that is the housing for our seniors. After many years of contributing to
society and making Cambridge great they deserve to be treated with dignity
and respect. This includes having senior housing that is not only
affordable but is also a safe place for them to live. Safe from potential
physical threat and, even more important, safe from threats to their
health. We need to ensure that senior facilities in the City are not
adding to the health woes that many of our seniors face.
Arts and Public Celebrations:
Cambridge is a City with much to celebrate whether it be the success of a
resident, a local university or the varied groups that help make the
fabric of the city strong. We need to continue to encourage and support
these celebrations from the larger citywide events to smaller neighborhood
The many colleges and universities that call Cambridge home add to
Cambridge's reputation as a diverse, unique and sophisticated city. They
add greatly to the fabric of our community through their students, faculty
and staff and the almost limitless opportunities that they provide for us
to interact with a student body with boundless enthusiasm for what can be.
However, the universities can also have a less benevolent side. Their
expansion can overwhelm the character and livability of our neighborhoods.
Our universities need to remember that many of their students elect to
attend their institution precisely because it is located in Cambridge and
that Cambridge contributes to their success just as the universities
contribute to our success. What we all need to remember, Cambridge and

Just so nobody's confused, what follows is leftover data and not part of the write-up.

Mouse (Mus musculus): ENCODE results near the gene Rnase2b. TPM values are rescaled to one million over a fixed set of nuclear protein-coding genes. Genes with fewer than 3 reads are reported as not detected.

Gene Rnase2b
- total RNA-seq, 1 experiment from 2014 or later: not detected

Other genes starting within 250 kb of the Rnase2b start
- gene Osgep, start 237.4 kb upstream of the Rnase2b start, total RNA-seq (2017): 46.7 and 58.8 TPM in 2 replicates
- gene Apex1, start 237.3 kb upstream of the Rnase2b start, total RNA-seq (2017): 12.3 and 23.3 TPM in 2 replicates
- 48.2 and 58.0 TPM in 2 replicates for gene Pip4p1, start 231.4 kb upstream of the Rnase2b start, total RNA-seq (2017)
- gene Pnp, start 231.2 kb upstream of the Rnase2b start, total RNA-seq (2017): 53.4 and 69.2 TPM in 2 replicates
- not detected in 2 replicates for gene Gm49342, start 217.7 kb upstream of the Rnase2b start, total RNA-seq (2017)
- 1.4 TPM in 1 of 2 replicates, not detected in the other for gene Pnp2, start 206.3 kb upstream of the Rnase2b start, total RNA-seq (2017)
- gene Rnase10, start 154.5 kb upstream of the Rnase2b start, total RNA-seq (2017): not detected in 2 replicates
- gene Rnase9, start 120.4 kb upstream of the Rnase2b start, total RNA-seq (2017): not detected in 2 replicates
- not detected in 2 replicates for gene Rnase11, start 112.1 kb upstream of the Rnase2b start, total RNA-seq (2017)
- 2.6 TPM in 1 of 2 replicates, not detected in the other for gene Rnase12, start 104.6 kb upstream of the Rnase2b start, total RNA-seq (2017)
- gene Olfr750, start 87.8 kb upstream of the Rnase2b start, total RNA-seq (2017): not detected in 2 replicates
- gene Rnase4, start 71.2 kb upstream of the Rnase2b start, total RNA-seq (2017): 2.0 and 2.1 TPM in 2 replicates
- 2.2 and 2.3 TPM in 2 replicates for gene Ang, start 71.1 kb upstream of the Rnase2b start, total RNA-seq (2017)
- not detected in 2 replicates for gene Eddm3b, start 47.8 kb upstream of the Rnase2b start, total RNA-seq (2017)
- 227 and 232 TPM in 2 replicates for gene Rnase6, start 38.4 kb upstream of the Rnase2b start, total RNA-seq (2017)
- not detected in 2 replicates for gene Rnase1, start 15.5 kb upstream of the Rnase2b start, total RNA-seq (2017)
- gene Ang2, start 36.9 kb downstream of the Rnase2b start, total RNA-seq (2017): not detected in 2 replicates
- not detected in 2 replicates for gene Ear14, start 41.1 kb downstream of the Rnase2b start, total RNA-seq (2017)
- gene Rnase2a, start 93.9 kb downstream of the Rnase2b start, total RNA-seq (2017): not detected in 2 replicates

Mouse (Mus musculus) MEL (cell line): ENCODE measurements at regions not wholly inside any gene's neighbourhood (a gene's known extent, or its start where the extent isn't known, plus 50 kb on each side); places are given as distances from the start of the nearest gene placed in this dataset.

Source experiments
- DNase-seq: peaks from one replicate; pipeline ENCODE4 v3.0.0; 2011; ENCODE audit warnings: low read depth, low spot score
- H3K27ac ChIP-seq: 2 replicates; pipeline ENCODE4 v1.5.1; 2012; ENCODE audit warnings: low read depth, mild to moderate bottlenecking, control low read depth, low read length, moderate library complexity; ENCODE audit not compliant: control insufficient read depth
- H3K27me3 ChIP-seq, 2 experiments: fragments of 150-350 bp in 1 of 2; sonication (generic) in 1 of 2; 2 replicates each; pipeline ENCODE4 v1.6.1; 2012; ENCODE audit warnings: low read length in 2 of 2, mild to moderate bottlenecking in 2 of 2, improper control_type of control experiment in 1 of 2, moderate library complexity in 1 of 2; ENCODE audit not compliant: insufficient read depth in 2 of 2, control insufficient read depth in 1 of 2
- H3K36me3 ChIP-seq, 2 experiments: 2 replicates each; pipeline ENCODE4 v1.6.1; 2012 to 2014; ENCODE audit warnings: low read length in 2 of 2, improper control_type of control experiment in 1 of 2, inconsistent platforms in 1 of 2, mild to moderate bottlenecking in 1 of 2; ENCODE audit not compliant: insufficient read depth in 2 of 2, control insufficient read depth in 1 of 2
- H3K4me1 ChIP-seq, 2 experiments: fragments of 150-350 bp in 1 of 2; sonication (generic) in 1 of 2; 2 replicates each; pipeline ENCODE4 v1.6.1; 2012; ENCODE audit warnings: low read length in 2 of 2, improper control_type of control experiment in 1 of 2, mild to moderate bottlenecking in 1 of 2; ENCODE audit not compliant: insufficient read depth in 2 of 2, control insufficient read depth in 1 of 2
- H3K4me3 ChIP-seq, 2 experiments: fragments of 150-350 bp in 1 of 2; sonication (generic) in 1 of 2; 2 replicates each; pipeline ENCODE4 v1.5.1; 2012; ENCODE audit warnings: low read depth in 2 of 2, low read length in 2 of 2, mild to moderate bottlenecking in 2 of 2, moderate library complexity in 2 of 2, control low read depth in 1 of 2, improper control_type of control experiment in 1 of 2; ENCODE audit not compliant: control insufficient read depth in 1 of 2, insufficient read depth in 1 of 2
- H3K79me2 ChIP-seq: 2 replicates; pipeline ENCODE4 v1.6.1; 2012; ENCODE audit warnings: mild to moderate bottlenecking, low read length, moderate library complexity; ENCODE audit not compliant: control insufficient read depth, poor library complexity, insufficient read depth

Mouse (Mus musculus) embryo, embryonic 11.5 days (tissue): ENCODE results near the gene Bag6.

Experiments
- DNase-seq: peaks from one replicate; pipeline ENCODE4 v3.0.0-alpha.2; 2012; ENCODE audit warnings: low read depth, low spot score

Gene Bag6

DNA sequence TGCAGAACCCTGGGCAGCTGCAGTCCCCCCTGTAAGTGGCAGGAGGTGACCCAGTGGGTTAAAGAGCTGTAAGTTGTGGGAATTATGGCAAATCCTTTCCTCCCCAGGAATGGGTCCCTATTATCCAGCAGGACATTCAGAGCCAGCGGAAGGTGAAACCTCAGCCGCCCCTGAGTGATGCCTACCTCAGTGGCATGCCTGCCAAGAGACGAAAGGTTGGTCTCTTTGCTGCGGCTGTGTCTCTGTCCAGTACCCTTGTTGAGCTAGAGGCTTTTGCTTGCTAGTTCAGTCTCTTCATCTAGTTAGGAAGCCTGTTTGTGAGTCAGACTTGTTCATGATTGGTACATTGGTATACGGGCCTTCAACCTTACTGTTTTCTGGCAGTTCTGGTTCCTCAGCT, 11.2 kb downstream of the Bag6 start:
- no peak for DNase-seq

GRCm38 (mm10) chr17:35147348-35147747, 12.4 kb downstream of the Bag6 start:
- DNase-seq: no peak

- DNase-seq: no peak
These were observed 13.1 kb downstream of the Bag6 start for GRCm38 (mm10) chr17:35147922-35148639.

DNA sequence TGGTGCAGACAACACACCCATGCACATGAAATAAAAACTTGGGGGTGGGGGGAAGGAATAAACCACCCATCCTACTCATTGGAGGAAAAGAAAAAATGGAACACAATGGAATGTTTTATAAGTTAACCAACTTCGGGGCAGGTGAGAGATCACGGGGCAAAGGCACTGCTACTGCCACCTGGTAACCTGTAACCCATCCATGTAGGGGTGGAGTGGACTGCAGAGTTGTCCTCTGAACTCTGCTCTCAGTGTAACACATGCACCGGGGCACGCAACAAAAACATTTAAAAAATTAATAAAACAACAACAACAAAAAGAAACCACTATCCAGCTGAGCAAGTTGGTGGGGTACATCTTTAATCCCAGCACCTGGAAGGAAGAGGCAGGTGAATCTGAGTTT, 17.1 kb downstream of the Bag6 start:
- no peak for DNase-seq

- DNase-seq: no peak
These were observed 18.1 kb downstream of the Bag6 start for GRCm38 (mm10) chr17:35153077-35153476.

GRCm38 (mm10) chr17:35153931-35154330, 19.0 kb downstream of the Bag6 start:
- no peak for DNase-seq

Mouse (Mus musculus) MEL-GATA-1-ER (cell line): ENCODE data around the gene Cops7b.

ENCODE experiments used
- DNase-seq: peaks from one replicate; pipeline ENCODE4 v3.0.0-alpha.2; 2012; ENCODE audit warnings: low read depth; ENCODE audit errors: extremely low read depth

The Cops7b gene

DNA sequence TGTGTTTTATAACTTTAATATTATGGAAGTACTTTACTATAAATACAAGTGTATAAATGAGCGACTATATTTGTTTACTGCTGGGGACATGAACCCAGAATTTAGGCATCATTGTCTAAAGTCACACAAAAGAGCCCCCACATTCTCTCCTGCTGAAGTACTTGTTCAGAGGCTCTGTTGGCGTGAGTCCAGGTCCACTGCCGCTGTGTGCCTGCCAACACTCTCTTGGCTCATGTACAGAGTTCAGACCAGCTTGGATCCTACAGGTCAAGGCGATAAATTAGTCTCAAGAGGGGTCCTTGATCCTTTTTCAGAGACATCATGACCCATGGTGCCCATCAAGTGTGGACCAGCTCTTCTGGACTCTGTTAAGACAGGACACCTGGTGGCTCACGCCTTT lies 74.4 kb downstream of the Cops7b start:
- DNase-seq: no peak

university denizens alike is that we share a common goal in ensuring that
the relationship between the city and the universities is beneficial to
all otherwise we risk destroying that which makes Cambridge and the
universities great, our neighborhoods.
I support and will work towards increasing the benefits derived from
the universities wherever possible including access to facilities, classes
and resources for neighborhood groups, Cambridge Public Schools and other
community members. I would also support negotiations with the universities
to develop a way that their Payments in Lieu of Taxes (PILOT) more
accurately reflect the burdens felt by the City. I would also support
establishing PILOT payments for those institutions that do not currently
make such payments or have agreements in place.
When it comes to university expansion I support and will work towards
the inclusion of requirements for meaningful public open space;
affordable- and moderate- income housing for community members;
restrictions on density, height and use of new buildings; and, of course,
traffic and parking policies that are sensitive to neighborhood concerns.